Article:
Throwing more light on security  arrangements that have been put in place for the poll Prof. Jega said that there would be a list of security agents accredited to cover every polling unit  in the country.

He further explained that apart from the commission so far  acquiring  500 pick-up vans  and 60 boats  for the delivery of electoral materials across the country, another 100 vans were still being expected.
He also said the commission had been assured by the leadership of both the Navy and Airforce that they

were prepared to assist the electoral body for the purpose of delivering electoral materials to any part of the country.

Commenting on the controversy that has trailed the list of candidates vying for various offices published by the commission so far, Prof Jega stated that the electoral body had never  on its own substituted the names of candidates submitted by various political parties adding that what the commission had done  so far was guided by the relevant  laws and guidelines for  party primaries.

Commenting further on measures that have been introduced for  the purpose of  ensuring  the polls are free and fair, Prof. Jega explained that the period of four hours  which was set aside for the purpose of voters accreditation on polling day is to forestall  multiple  voting and other electoral malpractices adding that  voters could stay or go home after exercising their franchise.

The INEC Chairman had also pledged  that the commission would surely investigate and prosecute political parties that were violating the law on the sources of their funding but urged politicians who had evidence of such violations to send them to him.

He further stated that  INEC had also introduced  a code of conduct for  political parties in the country, as a way of regulating and restoring sanity among them.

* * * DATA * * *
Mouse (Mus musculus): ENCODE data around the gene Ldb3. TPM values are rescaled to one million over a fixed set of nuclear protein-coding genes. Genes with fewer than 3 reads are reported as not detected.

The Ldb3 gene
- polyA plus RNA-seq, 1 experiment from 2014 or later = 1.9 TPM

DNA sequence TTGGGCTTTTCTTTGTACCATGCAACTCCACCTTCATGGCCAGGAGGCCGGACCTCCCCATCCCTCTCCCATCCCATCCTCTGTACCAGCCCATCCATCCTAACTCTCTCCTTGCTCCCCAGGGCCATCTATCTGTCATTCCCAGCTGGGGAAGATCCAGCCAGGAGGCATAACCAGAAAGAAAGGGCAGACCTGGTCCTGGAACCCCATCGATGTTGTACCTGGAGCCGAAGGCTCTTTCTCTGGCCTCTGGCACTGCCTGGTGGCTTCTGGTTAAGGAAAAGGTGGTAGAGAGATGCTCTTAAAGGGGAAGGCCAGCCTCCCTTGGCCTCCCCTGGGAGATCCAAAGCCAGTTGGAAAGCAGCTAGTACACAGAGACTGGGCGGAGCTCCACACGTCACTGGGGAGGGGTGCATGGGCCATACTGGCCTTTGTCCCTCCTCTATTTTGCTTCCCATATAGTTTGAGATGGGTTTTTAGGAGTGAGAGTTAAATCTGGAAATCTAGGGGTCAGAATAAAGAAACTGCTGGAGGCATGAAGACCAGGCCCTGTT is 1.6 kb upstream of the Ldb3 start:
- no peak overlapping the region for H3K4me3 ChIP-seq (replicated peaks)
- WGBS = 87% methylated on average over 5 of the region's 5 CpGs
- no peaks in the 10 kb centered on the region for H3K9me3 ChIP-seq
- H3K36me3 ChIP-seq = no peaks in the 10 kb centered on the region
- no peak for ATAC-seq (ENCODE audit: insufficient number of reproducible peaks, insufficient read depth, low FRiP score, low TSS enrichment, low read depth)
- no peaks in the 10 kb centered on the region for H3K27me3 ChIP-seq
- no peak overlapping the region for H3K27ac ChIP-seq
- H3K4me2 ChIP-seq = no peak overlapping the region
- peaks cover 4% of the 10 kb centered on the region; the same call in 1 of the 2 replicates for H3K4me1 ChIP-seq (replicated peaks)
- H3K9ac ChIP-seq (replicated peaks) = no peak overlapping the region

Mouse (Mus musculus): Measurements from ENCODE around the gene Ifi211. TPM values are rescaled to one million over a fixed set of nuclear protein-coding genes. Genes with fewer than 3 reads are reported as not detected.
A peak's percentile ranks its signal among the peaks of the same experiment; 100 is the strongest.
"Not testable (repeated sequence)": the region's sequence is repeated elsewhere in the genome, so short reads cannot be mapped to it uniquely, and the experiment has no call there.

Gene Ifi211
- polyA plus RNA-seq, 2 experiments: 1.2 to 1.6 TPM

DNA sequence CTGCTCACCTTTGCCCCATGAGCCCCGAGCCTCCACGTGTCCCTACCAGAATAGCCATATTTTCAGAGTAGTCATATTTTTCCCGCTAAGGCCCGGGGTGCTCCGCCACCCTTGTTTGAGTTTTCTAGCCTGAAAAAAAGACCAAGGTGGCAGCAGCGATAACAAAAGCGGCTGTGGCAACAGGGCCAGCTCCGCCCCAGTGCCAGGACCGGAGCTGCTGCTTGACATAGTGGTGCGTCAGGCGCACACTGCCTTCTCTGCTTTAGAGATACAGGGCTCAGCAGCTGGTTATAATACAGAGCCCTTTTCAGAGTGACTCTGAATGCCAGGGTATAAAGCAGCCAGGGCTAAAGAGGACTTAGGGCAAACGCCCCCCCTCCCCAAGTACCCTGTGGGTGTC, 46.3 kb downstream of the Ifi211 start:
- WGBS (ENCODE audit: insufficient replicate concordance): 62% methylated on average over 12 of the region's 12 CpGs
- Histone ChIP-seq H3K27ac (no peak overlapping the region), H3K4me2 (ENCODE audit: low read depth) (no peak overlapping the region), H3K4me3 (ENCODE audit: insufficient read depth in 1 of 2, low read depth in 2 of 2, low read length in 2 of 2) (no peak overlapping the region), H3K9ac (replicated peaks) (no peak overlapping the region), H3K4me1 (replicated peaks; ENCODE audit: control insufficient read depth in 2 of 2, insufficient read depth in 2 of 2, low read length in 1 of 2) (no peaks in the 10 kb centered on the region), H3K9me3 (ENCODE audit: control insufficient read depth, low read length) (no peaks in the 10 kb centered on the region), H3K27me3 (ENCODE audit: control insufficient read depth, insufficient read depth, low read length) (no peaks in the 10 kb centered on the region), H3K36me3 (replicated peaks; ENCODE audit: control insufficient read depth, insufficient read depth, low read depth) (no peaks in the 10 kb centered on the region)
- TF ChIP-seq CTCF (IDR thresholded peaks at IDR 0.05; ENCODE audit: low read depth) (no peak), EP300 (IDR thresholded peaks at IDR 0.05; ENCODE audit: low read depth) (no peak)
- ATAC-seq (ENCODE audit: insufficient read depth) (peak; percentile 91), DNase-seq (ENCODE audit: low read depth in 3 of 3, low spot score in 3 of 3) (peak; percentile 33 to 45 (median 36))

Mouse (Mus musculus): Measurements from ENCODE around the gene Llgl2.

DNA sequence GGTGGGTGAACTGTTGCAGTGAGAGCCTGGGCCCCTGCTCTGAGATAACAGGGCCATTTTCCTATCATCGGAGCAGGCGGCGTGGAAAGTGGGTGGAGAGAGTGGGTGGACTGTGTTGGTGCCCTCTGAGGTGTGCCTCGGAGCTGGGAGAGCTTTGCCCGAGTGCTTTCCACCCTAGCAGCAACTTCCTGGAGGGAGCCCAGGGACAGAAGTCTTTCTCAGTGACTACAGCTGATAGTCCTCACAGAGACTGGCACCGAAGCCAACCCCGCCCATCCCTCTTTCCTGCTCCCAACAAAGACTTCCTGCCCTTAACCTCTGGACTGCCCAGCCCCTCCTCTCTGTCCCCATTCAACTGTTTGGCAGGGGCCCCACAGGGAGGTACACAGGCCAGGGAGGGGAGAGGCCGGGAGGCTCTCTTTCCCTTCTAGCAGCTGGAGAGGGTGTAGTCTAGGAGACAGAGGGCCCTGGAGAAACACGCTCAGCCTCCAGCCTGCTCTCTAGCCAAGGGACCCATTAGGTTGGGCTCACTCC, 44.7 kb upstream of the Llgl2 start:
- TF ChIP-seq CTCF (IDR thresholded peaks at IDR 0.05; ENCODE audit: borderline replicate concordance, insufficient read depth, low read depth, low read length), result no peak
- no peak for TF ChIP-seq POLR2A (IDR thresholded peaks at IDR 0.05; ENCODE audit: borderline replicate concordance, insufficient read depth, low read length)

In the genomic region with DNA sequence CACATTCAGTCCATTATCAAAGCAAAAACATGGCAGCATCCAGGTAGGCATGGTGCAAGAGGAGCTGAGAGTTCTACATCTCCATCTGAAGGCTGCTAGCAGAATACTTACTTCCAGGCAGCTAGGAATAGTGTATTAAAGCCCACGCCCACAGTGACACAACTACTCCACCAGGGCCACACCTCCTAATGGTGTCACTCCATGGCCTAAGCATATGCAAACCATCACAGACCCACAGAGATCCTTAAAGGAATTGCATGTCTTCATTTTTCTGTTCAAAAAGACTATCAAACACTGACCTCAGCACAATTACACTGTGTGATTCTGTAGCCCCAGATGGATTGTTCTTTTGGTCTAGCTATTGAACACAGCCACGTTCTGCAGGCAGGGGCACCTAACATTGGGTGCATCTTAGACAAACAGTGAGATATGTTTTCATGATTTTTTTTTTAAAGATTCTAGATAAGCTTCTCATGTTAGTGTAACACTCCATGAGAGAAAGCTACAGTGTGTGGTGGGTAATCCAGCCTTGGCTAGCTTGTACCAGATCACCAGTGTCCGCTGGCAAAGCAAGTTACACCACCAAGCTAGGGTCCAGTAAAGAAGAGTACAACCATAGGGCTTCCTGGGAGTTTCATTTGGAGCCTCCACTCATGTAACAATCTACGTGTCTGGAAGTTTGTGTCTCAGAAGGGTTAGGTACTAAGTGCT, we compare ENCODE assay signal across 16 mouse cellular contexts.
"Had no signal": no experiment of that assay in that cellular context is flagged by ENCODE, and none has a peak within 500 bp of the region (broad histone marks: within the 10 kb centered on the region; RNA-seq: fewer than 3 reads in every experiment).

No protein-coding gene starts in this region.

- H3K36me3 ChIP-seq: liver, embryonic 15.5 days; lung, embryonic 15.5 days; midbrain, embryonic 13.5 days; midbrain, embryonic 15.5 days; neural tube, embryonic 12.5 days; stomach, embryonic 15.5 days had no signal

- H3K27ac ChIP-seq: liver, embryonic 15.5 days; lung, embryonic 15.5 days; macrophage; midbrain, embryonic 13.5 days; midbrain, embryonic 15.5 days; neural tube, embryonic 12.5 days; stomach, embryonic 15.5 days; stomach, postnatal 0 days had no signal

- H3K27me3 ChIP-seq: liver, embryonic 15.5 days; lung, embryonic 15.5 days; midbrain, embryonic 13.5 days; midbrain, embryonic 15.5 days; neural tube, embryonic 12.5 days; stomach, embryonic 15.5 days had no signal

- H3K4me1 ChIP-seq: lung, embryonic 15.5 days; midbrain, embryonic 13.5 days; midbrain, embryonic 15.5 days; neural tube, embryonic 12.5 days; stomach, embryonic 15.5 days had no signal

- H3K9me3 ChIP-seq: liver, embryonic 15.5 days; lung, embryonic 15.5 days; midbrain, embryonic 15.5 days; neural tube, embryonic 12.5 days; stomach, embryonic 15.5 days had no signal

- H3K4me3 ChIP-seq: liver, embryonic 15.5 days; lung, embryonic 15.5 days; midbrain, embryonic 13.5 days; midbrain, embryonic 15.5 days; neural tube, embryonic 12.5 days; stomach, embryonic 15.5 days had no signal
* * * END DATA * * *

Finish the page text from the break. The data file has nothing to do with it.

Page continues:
“ The Code of conduct  would be in place to  serve as a guide to regulate the activities of  political parties before and during the general elections”  he said.

The INEC boss  had earlier said there would be more redeployment of officers of the commission before the elections.  Throwing more light on security  arrangements that have been put in place for the poll, he said that there would be a list of security agents accredited to cover every polling unit  in the country.

He further stated that INEC had established an inter-agency  security consultative committee for the purpose of ensuring  a hitch-free poll in the country adding that this had been extended to all the states of the federation.

In his own presentation at the meeting, INEC’s Director of Operations Mr Okey Ndeche said preparations had been completed for INEC staff to be camped at voting centres,  nation-wide on April 1.  He explained  that the  procedure that would be adopted on polling day would begin  with  a headcount of voters on queue  before actual voting commences.

In his own remarks at the meeting,  INEC’s  Director of Logistics Alhaji Usman Farouk  had said that ballot  boxes  that would be used for the election would be coded according to the voting centres across the nation adding that there would be cubicles for polling stations located in open places.

Investigations by Vanguard also indicated that security at the headquarters of the  Commission  was also recently  beefed up with the deployment of  officers and men of the Anti-terrorism Squad (ATS) of the Nigeria Police.

It was learnt that that the deployment  of the squad to the  commission’s headquarters  became necessary following increased violence across the country since  INEC offices  could become  targets of political thugs and other  miscreants  who did not want the elections to hold.

Since last week, members  of  the squad  have  been thoroughly screening  all incoming and outgoing vehicles as well as staff and visitors to the commission’s headquarters.